Vicki Mitchell clearly remembers the challenges of weight and its perception on performance when she was running at SUNY Cortland in the late 1980s.
“For myself, I was kinda tall and thin when I was racing. I was fit and lean and that’s where my body type naturally fell,” Mitchell said. “I had teammates in college who were more muscular than me, and I would have killed to look like them. I’d think about what I could do to make myself look stronger. But they would make comments to me that they wanted to be as thin as I was. It was challenging because I was faster than they were and in their eyes thinner meant faster. But that’s not always the case.”
After a career as an elite distance runner and now a longtime coach at the University at Buffalo, Mitchell has lived the misconceptions and stereotypes that can be dangerously detrimental to runners, particularly female runners.
The topic has gained a national platform after Mary Cain published her story in The New York Times, alleging that her coach at Nike’s Oregon Project, Alberto Salazar, pushed her to lose weight with degrading public weigh-ins and comments directed at her in front of teammates. Her performance suffered but more importantly, her health suffered, including breaking five bones and losing her period for three years. The drastic weight-control regime put her at risk for long-term health issues, including osteoporosis and infertility.
Nike said in a statement that it was investigating and the allegations are "completely inconsistent with our values."
Top runners, of both genders, have since showed their support for Cain, shared their own stories of pressures to lose weight to improve performance or satisfy a coach, and called for a better system to mentor and nourish young female runners.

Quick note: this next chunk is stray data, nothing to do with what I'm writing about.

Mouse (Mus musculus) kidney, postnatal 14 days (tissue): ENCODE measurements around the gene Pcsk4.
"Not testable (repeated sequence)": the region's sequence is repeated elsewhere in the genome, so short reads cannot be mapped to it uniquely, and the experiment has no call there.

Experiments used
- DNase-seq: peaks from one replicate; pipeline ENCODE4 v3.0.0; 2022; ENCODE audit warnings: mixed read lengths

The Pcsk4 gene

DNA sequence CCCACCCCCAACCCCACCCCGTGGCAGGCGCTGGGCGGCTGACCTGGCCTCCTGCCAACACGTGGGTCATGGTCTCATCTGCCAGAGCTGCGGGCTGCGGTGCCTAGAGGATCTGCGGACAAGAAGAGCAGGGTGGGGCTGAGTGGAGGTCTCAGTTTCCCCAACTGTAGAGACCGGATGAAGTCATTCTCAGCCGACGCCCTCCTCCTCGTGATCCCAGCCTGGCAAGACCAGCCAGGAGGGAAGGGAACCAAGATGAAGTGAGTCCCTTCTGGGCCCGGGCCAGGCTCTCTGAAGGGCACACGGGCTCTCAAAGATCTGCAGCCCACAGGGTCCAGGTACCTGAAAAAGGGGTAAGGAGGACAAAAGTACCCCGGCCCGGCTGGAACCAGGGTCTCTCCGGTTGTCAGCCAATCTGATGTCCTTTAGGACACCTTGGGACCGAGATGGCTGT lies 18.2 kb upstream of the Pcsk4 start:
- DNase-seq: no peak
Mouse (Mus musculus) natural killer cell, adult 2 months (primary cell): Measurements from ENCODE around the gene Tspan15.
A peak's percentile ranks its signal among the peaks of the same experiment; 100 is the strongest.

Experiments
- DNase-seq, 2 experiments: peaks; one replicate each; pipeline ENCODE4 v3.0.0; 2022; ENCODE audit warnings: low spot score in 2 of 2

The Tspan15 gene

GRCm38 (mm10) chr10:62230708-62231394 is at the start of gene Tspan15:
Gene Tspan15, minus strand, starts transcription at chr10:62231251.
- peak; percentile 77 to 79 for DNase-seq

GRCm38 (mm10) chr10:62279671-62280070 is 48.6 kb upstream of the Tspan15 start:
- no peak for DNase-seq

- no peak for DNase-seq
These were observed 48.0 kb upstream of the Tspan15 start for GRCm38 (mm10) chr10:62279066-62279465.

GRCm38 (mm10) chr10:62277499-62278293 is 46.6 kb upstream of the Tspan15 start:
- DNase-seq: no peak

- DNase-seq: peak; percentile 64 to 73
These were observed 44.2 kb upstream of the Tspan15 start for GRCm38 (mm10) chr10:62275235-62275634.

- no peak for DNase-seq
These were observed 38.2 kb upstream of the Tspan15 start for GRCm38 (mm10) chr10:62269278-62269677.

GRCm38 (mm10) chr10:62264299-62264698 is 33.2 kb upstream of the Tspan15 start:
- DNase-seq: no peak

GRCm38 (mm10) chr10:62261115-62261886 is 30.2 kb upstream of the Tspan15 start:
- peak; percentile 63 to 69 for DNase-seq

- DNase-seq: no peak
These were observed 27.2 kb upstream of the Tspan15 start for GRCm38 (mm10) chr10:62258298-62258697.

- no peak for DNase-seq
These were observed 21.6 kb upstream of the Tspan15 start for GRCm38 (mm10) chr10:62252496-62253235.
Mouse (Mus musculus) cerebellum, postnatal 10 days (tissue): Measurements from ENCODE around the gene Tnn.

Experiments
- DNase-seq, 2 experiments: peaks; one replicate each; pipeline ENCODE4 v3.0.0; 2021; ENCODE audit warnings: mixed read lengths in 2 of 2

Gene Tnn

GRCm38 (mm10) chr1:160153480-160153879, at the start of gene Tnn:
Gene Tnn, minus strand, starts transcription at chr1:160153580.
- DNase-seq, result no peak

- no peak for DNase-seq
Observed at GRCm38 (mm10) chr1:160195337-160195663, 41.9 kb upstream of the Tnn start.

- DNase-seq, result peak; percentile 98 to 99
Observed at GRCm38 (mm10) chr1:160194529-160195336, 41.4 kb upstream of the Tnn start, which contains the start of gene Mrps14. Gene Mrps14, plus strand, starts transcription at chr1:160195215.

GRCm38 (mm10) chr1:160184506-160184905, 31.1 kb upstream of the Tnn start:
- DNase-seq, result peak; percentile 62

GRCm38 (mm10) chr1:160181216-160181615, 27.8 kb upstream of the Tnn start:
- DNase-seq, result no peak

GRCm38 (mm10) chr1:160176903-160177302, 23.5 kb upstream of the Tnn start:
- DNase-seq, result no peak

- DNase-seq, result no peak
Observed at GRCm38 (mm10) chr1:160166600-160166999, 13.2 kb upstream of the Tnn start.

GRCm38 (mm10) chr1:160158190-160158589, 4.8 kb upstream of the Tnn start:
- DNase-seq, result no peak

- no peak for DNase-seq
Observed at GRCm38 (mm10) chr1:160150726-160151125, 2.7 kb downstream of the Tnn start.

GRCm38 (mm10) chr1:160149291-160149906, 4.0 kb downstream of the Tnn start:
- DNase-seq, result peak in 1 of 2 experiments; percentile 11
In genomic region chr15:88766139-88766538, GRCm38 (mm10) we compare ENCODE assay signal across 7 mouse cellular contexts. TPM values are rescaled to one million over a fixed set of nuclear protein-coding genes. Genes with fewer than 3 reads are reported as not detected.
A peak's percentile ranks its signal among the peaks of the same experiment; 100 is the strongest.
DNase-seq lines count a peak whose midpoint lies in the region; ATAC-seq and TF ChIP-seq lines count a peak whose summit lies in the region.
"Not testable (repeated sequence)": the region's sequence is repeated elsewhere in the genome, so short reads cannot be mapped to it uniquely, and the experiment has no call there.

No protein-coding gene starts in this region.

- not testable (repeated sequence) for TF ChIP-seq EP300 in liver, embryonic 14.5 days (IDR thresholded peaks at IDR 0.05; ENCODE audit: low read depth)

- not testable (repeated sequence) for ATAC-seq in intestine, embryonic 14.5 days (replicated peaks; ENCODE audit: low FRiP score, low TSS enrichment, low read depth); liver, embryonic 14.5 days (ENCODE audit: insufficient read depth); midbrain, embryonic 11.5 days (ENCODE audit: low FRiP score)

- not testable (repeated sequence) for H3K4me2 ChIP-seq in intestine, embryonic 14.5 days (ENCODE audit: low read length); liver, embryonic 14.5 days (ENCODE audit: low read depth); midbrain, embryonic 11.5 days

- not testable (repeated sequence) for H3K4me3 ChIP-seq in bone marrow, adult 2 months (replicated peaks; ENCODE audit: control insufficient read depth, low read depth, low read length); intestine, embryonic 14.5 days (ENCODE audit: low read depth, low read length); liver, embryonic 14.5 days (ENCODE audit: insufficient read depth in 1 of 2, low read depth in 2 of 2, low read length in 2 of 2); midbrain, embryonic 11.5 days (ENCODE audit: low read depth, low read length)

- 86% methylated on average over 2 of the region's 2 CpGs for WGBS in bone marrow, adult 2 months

“My first thought was how wonderful for her to be able to share her really awful experience with others,” Mitchell said of Cain’s story. “It should be very eye-opening for a lot of people. Many, like myself, were not surprised, but I think it got a lot of people talking on social media. There are so many other elite females chiming in on their experiences. People have these expectations that elite female runners should look a certain way. But when you look across the board of elite female distance runners, there is every size and shape possible. You don’t need to be a tiny, little twig.”
Mitchell gave the example of Joan Benoit Samuelson, who won the Olympic gold medal in the marathon in 1984 and held the American marathon record for 18 years. Benoit Samuelson is 5 feet, 2 inches – not the willowy ideal of a distance runner.
It can be challenging, Mitchell said, because to a certain extent weight can impact performance.
“From a scientific perspective, we could state that someone who is very heavy with a large percentage of body fat would not be as fast as someone who is leaner because that person is carrying around unproductive weight,” Mitchell said. “That being said, each person has their own set point that they function best at and there’s no perfect number for everyone. Every person’s physiology is different.